FIG. 3 is an enlarged cross sectional view generally taken along line 3--3 in FIG. 2.

DESCRIPTION OF THE PREFERRED EMBODIMENTS

Throughout the following description and drawing, an identical reference number is used to refer to the same component shown in multiple figures of the drawing.

Referring now to FIGS. 1, 2 and 3 of the drawing, there is illustrated an air bearing 10 which provides an evenly distributed, linearly constant cushion of air across its exterior length to support and guide a web or substrate above the bearing10 as the web 23 passes thereover.

The air bearing 10 includes a first tubular member 14. The first tubular member 14 is preferably in the form of an elongated, hollow cylinder having a through bore 16 extending therethrough. The through bore 16 is open on one end of the firsttubular member 14 and closed at the other end.

Preferably, the first tubular member 14 is formed of a suitable material, such as steel, etc. The exterior surface of the first tubular member 14 does not have to be specially coated, such as with a chrome layer as in the prior art.

A plurality of air flow apertures 18 are formed in the side wall of the first tubular member 14 and disposed in fluid flow communication with the bore 16 extending through the first tubular member 14. Preferably, the air flow apertures 18 are inthe form of holes or milled slots which are spaced apart in a row. One or more rows of such air flow apertures 18 may be formed in the first tubular member 14 depending upon how much surface area of the web 12 passes over the air bearing 10.

By way of background, the web 12 may comprised any suitable material, such as paper, cellophane, foil, etc., which has printing formed on one or both sides as a result of printing processes, such as web offset lithography. Typically, during suchprinting processes, the web 12 must be redirected at least 90.degree. from its original path to align the web or substrate 12 with devices the subsequently fold, cut or perforate the final product. In addition, two bearings, such as the air bearing 10,may be employed in a spaced pair to provide a 180.degree. reorientation of the web 12 to reverse the sides of the web 12, such that the bottom side is disposed uppermost. This allows both sides of the web 12 to be printed without the need for a"perfecting" printing press which prints both sides of a web simultaneously.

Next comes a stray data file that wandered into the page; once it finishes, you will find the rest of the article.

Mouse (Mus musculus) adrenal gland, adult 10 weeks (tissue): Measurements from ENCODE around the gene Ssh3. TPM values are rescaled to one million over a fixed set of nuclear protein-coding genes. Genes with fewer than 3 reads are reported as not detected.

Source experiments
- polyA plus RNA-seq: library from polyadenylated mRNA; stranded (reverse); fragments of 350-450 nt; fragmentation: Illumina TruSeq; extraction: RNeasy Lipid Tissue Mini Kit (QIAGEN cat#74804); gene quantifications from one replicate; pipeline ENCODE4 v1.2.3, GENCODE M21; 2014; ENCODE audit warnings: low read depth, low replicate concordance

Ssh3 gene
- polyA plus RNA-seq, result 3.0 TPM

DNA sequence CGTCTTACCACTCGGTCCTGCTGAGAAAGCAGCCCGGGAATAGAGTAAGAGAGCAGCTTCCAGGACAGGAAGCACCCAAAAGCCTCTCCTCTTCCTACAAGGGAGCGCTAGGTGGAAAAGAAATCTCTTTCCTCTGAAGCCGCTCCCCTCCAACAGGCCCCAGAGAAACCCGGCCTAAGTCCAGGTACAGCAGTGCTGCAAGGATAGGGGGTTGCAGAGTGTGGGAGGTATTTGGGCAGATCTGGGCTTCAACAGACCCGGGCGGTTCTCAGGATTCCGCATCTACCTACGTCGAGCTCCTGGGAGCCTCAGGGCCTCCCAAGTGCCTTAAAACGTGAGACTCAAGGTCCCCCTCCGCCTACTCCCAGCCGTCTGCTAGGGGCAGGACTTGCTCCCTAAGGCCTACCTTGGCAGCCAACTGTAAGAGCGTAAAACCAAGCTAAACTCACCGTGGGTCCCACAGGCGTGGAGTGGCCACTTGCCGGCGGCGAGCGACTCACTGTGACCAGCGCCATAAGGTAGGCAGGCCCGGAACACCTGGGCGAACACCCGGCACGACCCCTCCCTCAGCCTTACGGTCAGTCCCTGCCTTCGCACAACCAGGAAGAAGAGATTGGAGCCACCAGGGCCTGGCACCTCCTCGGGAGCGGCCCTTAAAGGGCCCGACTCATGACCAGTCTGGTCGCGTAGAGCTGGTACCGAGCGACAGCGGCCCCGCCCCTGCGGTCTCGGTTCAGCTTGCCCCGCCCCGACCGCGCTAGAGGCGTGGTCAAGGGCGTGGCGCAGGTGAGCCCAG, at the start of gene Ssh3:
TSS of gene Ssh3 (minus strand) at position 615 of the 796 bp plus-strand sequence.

As shown in FIGS. 1 and 2, the first tubular member 14 is provided with suitable end couplings 20 and 22. The end couplings 20 and 22 are described by way of example only as any suitable coupling may be employed to fixedly mount the firsttubular member 14 to surrounding support structure, not shown. The first coupling 20 is mounted on one end of the first tubular member 14. The first coupling 20 includes an enlarged collar 24 and a fitting 26. A bore 28 extends through the fitting 26and is disposed in fluid flow communication with the bore 16 in the first tubular member 14. A mounting aperture 30 is also formed in the fitting 26 to attach one end of the first tubular member to support structure by suitable means, such as welding.

The coupling means 22 is mounted on the opposite end of the first tubular member and includes a suitable fitting 32 having a transverse aperture 34 formed therein for mounting to support structure.

Not shown in FIGS. 1 and 2 is as a fluid supply source which supplies pressurized fluid, such as air, through the bore 28 to the bore 16 in the first tubular member 14.